The harmful effects of chlorine in water
Research supervisor: Candidate of Pedagogical sciences, assistent Efremova E.F.
Saratov State Medical University n.a. V.I. Razumovsky
Department of foreign languages SSMU n.a. V.I. Razumovsky
Water is one of the main substances necessary for organisms on our planet. But in order for people to safely consume water extracted from open reservoirs or from the underground, it must be cleaned of harmful microorganisms. One of the methods of water purification is chlorination. Chlorination is the process of adding chlorine to drinking water to disinfect it. In small quantities, exposure to chlorine gas or liquid can be poisonous. Chlorine is available as compressed elemental gas, sodium hypochlorite solution (NaOCl) or solid calcium hypochlorite (Ca(OCl)2. Adding chlorine to drinking water has become standard since the beginning of the 20th century. Water chlorination significantly reduced the number of infectious diseases. Disinfecting drinking water ensures it is free of the microorganisms that can cause serious diseases, such as cholera and typhoid fever. To this day, chlorine remains the most commonly used drinking water disinfectant. Unfortunately, we do not simply use chlorine, because it is the safest and most effective means of disinfection, rather because it is the cheapest method.
Over the years, researchers have found that people who are exposed to chlorinated water over long periods of time, have a greater risk of cancer. Drinking chlorine contaminated water and swimming in chlorinated pools increases the risk of respiratory problems, such as asthma. Chlorine added to your water supply can pose serious threats to your cardio-vascular health.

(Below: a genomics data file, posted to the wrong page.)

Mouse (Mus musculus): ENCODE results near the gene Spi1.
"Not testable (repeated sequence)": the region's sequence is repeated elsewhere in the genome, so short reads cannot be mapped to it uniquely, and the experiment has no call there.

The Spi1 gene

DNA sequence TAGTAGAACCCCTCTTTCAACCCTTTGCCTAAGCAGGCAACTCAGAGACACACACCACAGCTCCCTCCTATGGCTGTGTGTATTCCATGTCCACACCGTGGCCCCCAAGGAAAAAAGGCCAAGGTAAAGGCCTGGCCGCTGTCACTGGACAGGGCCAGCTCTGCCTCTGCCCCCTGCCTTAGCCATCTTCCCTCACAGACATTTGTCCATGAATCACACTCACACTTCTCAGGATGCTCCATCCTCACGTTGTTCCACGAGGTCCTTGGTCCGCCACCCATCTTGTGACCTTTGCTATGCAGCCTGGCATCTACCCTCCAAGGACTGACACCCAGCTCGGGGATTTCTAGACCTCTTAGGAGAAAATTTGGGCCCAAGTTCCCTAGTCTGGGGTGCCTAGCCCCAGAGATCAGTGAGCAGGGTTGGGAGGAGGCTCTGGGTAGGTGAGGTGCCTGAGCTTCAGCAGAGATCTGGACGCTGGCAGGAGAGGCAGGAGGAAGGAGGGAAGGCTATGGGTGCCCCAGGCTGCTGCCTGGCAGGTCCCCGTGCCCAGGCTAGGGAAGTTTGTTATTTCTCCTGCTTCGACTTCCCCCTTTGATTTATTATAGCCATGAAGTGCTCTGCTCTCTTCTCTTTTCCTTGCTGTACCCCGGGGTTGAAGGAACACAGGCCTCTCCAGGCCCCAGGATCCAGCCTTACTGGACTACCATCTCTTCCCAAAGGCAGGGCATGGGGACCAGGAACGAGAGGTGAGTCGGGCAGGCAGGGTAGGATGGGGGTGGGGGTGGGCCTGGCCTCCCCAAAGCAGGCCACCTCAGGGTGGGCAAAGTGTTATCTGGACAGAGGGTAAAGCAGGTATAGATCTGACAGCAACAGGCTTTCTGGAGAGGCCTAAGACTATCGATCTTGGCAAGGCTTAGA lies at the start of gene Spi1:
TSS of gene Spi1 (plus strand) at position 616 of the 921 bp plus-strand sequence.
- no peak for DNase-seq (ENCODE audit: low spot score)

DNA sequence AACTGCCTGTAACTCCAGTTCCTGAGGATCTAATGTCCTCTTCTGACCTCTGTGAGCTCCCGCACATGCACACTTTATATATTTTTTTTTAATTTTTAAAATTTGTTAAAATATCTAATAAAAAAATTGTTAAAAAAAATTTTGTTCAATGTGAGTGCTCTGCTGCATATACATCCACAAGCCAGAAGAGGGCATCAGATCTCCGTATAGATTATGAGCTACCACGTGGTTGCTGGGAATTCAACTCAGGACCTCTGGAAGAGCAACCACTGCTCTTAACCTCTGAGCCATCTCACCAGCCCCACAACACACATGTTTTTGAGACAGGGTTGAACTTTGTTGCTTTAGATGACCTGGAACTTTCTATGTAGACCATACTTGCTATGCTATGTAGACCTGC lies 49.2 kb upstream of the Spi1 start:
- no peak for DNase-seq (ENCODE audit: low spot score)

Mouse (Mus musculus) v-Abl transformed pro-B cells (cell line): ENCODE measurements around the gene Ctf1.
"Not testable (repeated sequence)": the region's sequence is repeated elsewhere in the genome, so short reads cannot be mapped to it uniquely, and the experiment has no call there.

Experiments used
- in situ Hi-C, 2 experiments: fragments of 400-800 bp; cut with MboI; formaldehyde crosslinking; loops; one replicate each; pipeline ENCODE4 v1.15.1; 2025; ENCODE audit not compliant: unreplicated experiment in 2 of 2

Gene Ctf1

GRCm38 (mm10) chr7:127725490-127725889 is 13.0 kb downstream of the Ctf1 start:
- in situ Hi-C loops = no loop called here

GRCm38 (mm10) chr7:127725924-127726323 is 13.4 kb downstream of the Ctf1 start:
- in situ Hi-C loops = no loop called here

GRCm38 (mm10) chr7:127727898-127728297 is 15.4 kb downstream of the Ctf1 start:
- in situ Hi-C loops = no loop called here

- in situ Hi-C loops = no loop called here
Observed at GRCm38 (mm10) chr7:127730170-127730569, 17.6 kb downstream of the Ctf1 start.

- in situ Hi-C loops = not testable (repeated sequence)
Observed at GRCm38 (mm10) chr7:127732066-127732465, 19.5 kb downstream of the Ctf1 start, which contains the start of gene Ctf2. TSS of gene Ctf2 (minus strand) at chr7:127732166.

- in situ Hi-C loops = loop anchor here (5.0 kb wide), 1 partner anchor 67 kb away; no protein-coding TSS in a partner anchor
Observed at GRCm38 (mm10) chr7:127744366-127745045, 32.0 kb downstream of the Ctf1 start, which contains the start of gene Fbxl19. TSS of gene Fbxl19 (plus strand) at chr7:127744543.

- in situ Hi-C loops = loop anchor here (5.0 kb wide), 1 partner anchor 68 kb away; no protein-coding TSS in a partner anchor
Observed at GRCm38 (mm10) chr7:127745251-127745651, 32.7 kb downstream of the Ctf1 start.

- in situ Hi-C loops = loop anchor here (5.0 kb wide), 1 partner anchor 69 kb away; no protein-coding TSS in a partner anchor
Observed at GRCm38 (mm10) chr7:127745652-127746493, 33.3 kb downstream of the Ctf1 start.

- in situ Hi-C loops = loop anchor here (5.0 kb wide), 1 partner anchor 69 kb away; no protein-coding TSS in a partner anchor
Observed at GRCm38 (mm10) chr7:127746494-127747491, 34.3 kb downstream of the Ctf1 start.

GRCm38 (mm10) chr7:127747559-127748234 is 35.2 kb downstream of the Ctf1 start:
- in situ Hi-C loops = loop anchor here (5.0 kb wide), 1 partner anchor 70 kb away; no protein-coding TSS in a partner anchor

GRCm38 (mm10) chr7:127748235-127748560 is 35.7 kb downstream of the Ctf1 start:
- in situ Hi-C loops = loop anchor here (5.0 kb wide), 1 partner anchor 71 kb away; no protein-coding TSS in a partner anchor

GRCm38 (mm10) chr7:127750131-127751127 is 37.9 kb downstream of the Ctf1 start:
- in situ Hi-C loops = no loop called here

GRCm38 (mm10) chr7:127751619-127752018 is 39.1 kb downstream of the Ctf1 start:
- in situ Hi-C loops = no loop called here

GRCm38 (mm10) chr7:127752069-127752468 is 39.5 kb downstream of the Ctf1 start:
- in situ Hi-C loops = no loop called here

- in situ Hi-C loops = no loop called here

Chlorine reacts with the organic matters, naturally present in water. This chemical reaction forms a group of chemicals known as disinfection by-products. The most common of these by-products are trihalomethanes (THMs), which include chloroform. Hundreds of these disinfection byproducts (DBPs) have been identified, many of which have harmful health effects. There is a balance between the use of chlorinebased additives to kill harmful organisms in drinking water and the levels of harmful chemicals created as byproducts in the disinfection process. Levels of unwanted disinfection byproducts in drinking water are difficult to predict. Levels of THMs can increase as the water moves from the treatment plant through the distribution system to the tap. Other factors that influence levels of DBPs include water temperature, the amount of organic material present in the water, chlorine dose, contact time, and bromide ion concentration.
Finding a balance between the risks from harmful microorganisms, and the risks from high levels of DBPs requires management actions at key points in the waters’ journey from source to tap.